Back:  Telegraphy, a Brief History

Telegraphy, a Brief History

Trevor L. Cass

Jungle Drums, Indian Smoke Signals, the Penny Post, a Ships Telegraph. All these were means of conveying a message from one place to another without actually going there in person. The ships telegraph sends a signal from the bridge to the engine room by mechanical means to instruct the engineers whether to go forward, fast or slow. The Penny Post is hand written and would be conveyed on horseback. The former is quick but limited in information the later is full of information but is very slow. At this time nobody would have considered sending messages using electricity along a wire. Such things were incomprehensible.

Many people have been responsible for the evolution of the 'The Talking Wire' only the key players are mentioned here.

Inventing the Components of Telegraphy

Bozolus and Lesage in 1782 suggested an idea using lines from charged Leyden jars that could send a shock to a recipients fingers, somehow sending a message.

In the late 1780,s Luigi Galvani (1737-1798) made frogs legs jump using an electric charge, static electricity could be generated by a static generator and stored for a short time in 'Leyden' jars, this could be fed along a length of metal and positioned on a dead frog, it was noted that the legs of the animal jumped in response. He called this 'animal electricity'. The idea of sending a signal with electricity and producing a response via a line of metal was evident, the experiment was acclaimed as a breakthrough in medicine, namely the effect of an electric charge on a mortal body 'Electrophysiology' Galvani had also provided a response to the presence of this strange phenomenon called electricity, he called it an electric fluid.

A breakthrough came in 1800 when Alesandro Volta (1745-1827) created electricity using a chemical composition called a 'Volta Cell' which not only produced a charge but also maintained it for a period of time. He was sceptical about Galvani's 'animal electricity'. Volta also created the first battery, effectively a string of cells giving higher voltages. In 1776 he remotely operated (fired) a pistol in Milan from a Leyden jar in Como, the current travelled along a wire suspended on wooden boards.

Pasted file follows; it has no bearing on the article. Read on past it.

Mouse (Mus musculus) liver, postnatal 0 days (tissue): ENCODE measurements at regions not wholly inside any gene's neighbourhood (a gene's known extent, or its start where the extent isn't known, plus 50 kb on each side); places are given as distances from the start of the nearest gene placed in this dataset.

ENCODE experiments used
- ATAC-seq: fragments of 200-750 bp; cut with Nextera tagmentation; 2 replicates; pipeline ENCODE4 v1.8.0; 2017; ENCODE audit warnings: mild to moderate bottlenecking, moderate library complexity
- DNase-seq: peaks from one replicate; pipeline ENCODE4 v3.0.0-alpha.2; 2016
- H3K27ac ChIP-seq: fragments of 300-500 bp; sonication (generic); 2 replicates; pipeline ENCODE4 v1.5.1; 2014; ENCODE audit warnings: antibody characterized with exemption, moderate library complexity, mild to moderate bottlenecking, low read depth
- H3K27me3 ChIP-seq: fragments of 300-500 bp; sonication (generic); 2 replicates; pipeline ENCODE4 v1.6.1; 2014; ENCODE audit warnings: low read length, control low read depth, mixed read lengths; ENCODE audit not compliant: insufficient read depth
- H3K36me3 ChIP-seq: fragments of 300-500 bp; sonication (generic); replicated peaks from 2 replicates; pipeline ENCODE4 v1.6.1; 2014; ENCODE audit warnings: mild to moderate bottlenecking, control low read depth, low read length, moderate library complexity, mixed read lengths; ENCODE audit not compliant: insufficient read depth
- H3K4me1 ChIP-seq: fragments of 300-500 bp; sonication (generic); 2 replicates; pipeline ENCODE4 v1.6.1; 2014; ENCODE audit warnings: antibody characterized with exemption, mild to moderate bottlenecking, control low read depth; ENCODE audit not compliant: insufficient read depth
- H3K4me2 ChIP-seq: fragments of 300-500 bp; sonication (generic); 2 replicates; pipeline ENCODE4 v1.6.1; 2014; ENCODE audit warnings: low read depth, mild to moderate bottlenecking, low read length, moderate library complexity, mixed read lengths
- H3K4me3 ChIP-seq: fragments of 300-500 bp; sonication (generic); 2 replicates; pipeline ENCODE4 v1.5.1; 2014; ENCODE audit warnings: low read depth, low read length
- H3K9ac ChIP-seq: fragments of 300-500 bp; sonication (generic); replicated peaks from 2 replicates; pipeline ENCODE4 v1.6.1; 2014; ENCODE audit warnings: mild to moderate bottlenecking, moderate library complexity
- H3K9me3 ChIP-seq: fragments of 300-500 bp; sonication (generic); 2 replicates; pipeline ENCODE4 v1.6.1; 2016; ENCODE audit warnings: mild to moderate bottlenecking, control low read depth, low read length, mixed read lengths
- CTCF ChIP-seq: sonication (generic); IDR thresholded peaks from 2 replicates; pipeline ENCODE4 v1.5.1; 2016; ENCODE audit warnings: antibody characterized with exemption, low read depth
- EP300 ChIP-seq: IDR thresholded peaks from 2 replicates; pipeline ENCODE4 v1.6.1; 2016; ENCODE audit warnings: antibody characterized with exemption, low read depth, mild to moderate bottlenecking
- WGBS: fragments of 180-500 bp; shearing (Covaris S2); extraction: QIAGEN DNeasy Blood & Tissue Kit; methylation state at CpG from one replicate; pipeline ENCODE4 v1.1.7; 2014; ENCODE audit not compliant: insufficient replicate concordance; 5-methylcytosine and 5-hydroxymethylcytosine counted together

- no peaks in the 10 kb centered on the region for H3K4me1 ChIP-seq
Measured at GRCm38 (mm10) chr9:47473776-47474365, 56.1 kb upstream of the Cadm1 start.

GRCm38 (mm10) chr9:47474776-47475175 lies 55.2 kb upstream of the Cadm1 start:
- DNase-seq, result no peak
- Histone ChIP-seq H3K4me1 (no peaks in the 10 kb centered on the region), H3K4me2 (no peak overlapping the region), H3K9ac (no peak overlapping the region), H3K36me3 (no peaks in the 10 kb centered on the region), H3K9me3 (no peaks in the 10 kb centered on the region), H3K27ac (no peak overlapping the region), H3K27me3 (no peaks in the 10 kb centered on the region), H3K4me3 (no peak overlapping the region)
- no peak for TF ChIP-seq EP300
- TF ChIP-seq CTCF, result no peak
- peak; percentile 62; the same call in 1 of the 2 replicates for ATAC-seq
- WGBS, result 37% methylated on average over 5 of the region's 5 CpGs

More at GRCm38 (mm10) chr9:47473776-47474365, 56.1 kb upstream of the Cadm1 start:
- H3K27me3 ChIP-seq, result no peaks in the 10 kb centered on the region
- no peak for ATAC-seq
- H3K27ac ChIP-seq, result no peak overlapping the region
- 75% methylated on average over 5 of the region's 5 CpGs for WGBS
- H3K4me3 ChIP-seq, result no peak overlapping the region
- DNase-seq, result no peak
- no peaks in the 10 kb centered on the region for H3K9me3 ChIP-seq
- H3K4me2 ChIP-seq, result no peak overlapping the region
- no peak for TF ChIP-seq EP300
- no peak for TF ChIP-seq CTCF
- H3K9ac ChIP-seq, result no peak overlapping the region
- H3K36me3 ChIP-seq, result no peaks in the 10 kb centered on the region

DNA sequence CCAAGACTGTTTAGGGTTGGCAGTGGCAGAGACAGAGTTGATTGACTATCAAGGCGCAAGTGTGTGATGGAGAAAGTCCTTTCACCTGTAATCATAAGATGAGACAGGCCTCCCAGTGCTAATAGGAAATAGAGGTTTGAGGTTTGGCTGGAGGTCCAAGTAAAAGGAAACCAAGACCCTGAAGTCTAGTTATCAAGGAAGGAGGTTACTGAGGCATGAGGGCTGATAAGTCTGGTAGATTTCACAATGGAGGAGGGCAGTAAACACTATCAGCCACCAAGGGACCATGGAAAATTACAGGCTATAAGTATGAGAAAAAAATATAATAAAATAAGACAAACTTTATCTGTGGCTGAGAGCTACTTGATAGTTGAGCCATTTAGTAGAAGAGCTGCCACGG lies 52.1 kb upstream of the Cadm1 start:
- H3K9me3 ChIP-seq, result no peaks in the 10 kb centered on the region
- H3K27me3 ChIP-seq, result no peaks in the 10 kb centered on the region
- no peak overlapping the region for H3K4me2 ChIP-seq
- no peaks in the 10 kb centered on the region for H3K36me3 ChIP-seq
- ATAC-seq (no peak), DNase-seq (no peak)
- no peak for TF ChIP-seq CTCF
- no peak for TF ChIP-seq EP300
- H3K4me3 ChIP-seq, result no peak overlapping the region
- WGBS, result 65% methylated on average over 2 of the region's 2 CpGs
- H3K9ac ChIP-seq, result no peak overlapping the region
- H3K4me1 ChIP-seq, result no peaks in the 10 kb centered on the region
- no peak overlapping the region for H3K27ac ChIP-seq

The First Electrical System

In 1816 Francis Ronalds (1788-1873) made a machine in his back garden consisting of two clockwork synchronous alphabetic dials at each end of eight miles of wire suspended on frames. The system was charged by a high voltage produced by a friction machine, at both ends a pair of pith balls suspended on threads were held apart by the charge, as the dials revolved the sender observed the character to be sent, at this moment the charge was connected to ground, this made the pith balls come together at both ends.

The receiver then noted the character on his dial as both dials should be in line with each other. After the connection to ground was removed the system was ready for the next character.

Ronald's system was rejected by the Admiralty as 'being unnecessary at the time as Semaphore was quite adequate' and he discarded the idea. Many years later he was knighted for his work on Telegraphy.

Tangent Galvonometer

Tangent Galvanometer

Using Magnetism

In 1820 Hans Christian Oerstead (1777-1851) noticed, by accident, that a compass needle deflected when placed near a wire carrying an electric current, creating more turns in a coil over the needle increased the sensitivity. This device was called a 'Multiplier'. The success of the Multiplier for measuring current led to it being renamed Galvanometer after Galvani's experiments with frogs legs.

The combination of the battery and Galvanometer heralded the start of Telegraphy, the remaining problem of power losses over long distances still remained, the electromechanical relay would solve this.

Solving the Power Loss Problem

Relay

Relay

Joseph Henry (1797-1878) invented the electromechanical relay in 1835. A coil of wire wound round a metal core carries a small amount of power that magnetises and pulls in a lever closing a switch which can carry a large amount of power, (sometimes called an amplifier), if placed at regular intervals along the wire it is possible to send a signal around the globe. Using the natural resistance of earth as one path for the signal, only one wire is needed.

Wheatstones Telegraphs

Charles Wheatstone(1802-1875) built a Five needle Telegraph in 1837, after William Cooke (1806-1897) had observed a similar experiment in Heidelberg in 1836, from an idea by Baron Pawel Schilling demonstrated around 1832. The device pointed directly to characters in a matrix but only 20 letters were used, omitting the letters C,J,Q,U, and X.

Wheatstone's telegraph was commissioned by the Great Western Railway in 1837, being the first commercial service in the world, operating from Euston to Camden Town. One drawback was the cost of cabling the five needle system which required six wires to operate or five wires and a common earth. Within 3 years this was reduced to 3 wires for a two needle system  because as wires were damaged requiring a coding book, was first installed on the Paddington to West Drayton line and was fully operational by 1839, leading to its use on nearly all lines running out of London. By 1846 the telegraph covered most of the main lines in England as far as Edinburgh.

Wheatstone's 5 needle telegraph

Wheatstone's 5 needle telegraph